In video clip #7, Major Martin and I discuss a second set of allegations made against him by the woman he considered his legal wife.

I published two more video installments Sept. 6:

Facing the toughest battle of his lifetime, Major Martin had the nerve to contact members of Congress after realizing the Army investigation into sexual assault allegations against him had turned into a witch hunt with him as the prey. In video clip #8, the veteran of three combat tours in Iraq describes the backlash that followed.

In a previous clip, I shared details about the backlash Major Martin felt after contacting members of Congress about the unfair prosecution he was enduring as a victim of the Pentagon’s sexual assault witch hunt. In video clip #9, he describes how then-Brig. Gen. Mark R. Stammer, acting commanding general at Fort Campbell at the time, reacted to two of his subordinates telling him they didn’t think the charges against Major Martin should go forward.

The last two videos went “live” Sept. 7:

Major Martin told me he asked his second wife for a divorce in 2012, and she retaliated by making unfounded allegations against him. During the years that followed, multiple investigations found no wrongdoing on his part, but that didn’t stop the man known as “Stammer the Hammer” from ordering him to face a court-martial. In video clip #10, the distinguished graduate of the University of Nebraska-Omaha ROTC program shares his thoughts about whether intense political pressure forced the general into taking the unwarranted action against him.

In video clip #11, the major reveals what his private investigators found that prompted officials in two states to file their own charges against his accuser. In addition, he reveals what Army investigators did in response.

Maj. Gen. Mark R. Stammer, gives Secretary of State John Kerry a tour of Camp Lemonnier, Djibouti, May 6.

Maj. Gen. Mark R. Stammer, gives Secretary of State John Kerry a tour of Camp Lemonnier, Djibouti, May 6.

Via email Sept. 8, I contacted now-Major General Stammer — yes, he received a promotion after decided to send Major Martin to trial (coincidence?) — at his new headquarters in the East African nation of Djibouti where he serves as commander of Africa Command‘s Combined Joint Task Force Horn of Africa. I asked him to explain his decision to prosecute, and he responded as I suspected he would.

On Sept. 9, I offered an up-to-date summary of my coverage under the headline, If You’ve Ever Known An American Soldier….

In a piece published Sept. 10, I highlighted two topics, unlawful command influence and prosecutorial misconduct, as reasons cited by Major Martin’s defense team for the charges against their client to be dismissed. One day later, I added more fuel to the fire of the defense argument in a piece under the headline, Attorneys Cite President’s Unlawful Command Influence, Seek Dismissal of Charges Against Army Helicopter Pilot.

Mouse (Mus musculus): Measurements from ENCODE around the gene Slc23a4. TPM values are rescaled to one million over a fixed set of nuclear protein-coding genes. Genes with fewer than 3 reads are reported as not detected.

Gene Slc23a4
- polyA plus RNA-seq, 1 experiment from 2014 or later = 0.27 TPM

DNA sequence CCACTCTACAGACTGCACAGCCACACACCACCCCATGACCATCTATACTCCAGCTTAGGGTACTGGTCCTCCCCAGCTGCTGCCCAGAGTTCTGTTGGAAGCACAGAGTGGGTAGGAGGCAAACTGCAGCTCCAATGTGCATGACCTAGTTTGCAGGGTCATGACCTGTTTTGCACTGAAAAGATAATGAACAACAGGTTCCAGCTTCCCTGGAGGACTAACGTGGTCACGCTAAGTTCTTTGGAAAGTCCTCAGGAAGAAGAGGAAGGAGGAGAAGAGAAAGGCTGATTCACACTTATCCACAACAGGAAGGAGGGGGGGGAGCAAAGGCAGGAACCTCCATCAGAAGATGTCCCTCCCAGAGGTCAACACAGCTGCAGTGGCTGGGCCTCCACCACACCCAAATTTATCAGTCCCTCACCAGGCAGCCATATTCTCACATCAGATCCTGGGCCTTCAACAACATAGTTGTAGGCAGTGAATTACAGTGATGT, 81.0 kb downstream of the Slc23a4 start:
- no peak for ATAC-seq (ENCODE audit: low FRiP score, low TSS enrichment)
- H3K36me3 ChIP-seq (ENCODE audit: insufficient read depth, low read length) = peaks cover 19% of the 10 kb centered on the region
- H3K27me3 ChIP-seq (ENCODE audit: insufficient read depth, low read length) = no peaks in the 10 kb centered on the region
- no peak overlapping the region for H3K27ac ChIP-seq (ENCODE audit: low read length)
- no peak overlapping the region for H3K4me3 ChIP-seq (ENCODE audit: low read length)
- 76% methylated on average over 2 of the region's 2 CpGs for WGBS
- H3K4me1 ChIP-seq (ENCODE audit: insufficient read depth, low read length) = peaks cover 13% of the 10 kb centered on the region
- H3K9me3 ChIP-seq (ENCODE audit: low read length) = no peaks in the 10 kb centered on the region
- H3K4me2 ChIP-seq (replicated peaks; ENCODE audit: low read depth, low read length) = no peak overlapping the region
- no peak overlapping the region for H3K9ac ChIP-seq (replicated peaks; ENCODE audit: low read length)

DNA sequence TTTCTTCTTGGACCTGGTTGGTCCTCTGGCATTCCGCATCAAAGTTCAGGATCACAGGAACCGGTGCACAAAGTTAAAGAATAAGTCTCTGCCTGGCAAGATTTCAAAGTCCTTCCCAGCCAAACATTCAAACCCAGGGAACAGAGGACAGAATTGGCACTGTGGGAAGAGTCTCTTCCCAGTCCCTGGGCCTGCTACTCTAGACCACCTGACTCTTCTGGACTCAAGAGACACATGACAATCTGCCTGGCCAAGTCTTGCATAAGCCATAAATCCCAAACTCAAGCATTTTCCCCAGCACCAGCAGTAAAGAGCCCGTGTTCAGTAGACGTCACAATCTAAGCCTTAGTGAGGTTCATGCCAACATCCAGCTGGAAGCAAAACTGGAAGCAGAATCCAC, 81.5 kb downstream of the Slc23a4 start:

On Sept. 15, I described how members of the national news media, politically-active filmmakers and attorneys are willing to overlook facts in order to promote an agenda. Inadvertently, I left out slimy politicians like Sen. Claire McCaskill (D-MO) and Sen. Kristen Gillibrand (D-NY). My mistake. The story, however, remains worth reading for those who like to deal in facts and truth. See Lies, Damned Lies and Statistics Used as Weapons Against Honorable Military Men in Sexual Assault Witch Hunt.

On Sept. 17, I shared details of a 754-word letter written by Major Martin’s sister and sent via email to General Stammer. Unfortunately, the well-written electronic letter only seems to have stoked the general’s anger. Within hours of receiving the letter, he was in contact with Army prosecutors who, in turn, began harassing Major Martin’s letter-writing sister.

On Sept. 20, I shared news that backs up claims that Major Martin’s accuser can’t be relied upon to tell the truth. The news appeared beneath the headline, Reportedly Decapitated in Logging Accident Almost 19 Years Ago, Man Ready to Testify on Behalf of Accused Army Officer.

News about Major Martin’s trial date being pushed back to Dec. 1 was the least interesting of several topics that surfaced Sept. 21 and 22. It was during a two-day hearing that Col. Andrew Glass, the military judge, heard arguments from attorneys on both sides regarding whether unlawful command influence and/or prosecutorial misconduct had tainted the case against Major Martin.

On Sept. 26, I published my first piece of hearing-related news which focused on the credibility of Major Martin’s accuser. The matter came to the fore when her older sister told the court via phone she did not want to testify and had no opinion as to her sister’s credibility. After that, the defense immediately played an audio recording on which the sister could be clearly heard telling a private investigator that her younger sister — again, Major Martin’s accuser — had been “untruthful since childhood,” had a propensity for making up stories for no apparent reason and could not be believed.

The words above appeared in an email from Maj. Jacob D. Bashore to the local prosecutor, Katherine Foster.

The words above appeared in an email from Maj. Jacob D. Bashore to the local prosecutor, Katherine Foster. Click on image above to read story.

On Sept. 27, I shared two more pieces of news from the hearing. The first appeared under the headline, Local Prosecutor Says Fort Campbell Counterparts Tried to Pressure Her to Drop Charge Against Army Officer’s Accuser. The second appeared under the headline, Prosecutors Accused of Misconduct, Breach in Controversial Sexual Assault Case Against Army Officer at Fort Campbell.